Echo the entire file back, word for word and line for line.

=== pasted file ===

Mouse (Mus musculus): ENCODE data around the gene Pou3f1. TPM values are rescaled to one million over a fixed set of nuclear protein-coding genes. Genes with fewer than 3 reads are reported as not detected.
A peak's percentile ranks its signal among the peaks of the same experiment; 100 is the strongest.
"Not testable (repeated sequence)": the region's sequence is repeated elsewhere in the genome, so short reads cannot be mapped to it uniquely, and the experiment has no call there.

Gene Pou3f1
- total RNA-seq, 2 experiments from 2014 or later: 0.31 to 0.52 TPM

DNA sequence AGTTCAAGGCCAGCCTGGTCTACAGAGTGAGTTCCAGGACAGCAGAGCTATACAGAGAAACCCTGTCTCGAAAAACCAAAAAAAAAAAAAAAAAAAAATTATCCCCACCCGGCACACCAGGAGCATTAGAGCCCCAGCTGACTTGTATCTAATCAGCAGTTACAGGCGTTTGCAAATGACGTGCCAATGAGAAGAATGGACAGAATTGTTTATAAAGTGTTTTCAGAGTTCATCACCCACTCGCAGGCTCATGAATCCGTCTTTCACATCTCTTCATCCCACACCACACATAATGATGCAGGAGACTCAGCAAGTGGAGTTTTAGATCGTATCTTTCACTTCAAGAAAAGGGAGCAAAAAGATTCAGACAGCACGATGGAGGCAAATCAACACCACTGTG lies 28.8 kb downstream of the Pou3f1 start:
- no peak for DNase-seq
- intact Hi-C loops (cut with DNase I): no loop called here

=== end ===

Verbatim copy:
Mouse (Mus musculus): ENCODE data around the gene Pou3f1. TPM values are rescaled to one million over a fixed set of nuclear protein-coding genes. Genes with fewer than 3 reads are reported as not detected.
A peak's percentile ranks its signal among the peaks of the same experiment; 100 is the strongest.
"Not testable (repeated sequence)": the region's sequence is repeated elsewhere in the genome, so short reads cannot be mapped to it uniquely, and the experiment has no call there.

Gene Pou3f1
- total RNA-seq, 2 experiments from 2014 or later: 0.31 to 0.52 TPM

DNA sequence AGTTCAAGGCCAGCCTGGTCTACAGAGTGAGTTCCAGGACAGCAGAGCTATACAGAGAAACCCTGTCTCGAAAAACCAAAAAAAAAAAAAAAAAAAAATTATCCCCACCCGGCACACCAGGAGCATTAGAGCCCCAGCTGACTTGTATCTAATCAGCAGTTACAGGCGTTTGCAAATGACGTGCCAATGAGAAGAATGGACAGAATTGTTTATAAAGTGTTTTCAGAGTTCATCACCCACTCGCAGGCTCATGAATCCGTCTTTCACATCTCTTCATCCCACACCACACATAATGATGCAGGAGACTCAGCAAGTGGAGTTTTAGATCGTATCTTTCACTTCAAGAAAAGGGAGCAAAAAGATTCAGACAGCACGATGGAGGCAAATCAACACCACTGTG lies 28.8 kb downstream of the Pou3f1 start:
- no peak for DNase-seq
- intact Hi-C loops (cut with DNase I): no loop called here